Shortly before dawn on the morning of April 30, 1871, a group of Anglo Americans, Mexican Americans, and Tohono O'odham Indians from Tucson and San Xavier del Bac attacked a would-be Apache Indian reservation located along a creek bank in Arizona Territory's Aravaipa Canyon. This incident, in which the raiders killed perhaps as many as a hundred and forty Apaches, many of them sleeping women and children, has come to be known as the Camp Grant Massacre after the U.S. Army base near which it took place.
As the documents available on the Shadows at Dawn website illustrate, this early morning assault on the Apache camp generated a heated debate, both locally and nationally, over the causes and consequences of violence in the U.S.-Mexico borderlands. These efforts to decry, justify, and, in some cases, obscure the story of the massacre raise important questions about the relationship between history and violence that all those who study the past continue to grapple with today. To what extent, for example, should the massacre be described as an inevitable outgrowth of federal Indian policies, the borderland's cycle of raids and counter-raids, or some other factor? And in what ways does the massacre instead represent a break from the moments of peaceful interaction that existed in the region?
Above all, the massacre illuminates one of the great ironies of the historical process. Violence produces vast silences in the historical record through the destruction of witnesses and the intimidation of survivors. Yet at the same time violence also creates history, not simply through its transformative impact on human societies but through the need it instills among those who have perpetrated or endured acts of violence to articulate what they have experiencedand to defend what they have done to others.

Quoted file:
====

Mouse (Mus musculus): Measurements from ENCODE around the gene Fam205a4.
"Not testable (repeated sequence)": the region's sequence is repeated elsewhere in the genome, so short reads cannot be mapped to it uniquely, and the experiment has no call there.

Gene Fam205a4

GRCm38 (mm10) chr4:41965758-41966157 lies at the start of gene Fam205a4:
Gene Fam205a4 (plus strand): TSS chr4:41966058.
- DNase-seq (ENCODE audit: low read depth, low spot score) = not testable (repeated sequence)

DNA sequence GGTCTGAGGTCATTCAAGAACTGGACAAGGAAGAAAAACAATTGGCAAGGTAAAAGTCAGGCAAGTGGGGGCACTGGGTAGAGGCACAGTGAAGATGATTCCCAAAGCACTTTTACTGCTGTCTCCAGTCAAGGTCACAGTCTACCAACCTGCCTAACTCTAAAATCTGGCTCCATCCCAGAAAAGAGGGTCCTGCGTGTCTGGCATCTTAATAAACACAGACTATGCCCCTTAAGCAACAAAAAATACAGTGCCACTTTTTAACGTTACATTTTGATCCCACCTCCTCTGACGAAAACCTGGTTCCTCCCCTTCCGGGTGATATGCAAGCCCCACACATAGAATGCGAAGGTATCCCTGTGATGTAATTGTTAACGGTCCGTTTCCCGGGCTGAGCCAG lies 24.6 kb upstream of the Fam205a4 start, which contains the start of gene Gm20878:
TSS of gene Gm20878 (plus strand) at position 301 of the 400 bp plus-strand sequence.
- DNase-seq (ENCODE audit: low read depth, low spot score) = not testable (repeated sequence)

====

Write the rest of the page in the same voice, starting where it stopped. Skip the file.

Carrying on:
The Camp Grant Massacre was no exception. Although the attack silenced the voices of scores of Apache women and children, it is also one of the best-documented events in the nineteenth-century borderlands. The paradoxical result is that this moment of great violence captures, as few incidents from the period can, the world of the U.S.-Mexico borderlands in compelling detail. In a further illustration of the intimate connection between history and violence, in 1884 several of the perpetrators of the attack founded the Arizona Pioneers' Society, a precursor to today's Arizona Historical Society. Among the first speeches and publications produced by members of the Pioneers' Society were efforts to justify their participation in the April 30th attack on the Apaches in Aravaipa Canyon. Those who had enacted violence, in other words, also took steps to ensure that their acts assumed a prominent place within the historical record.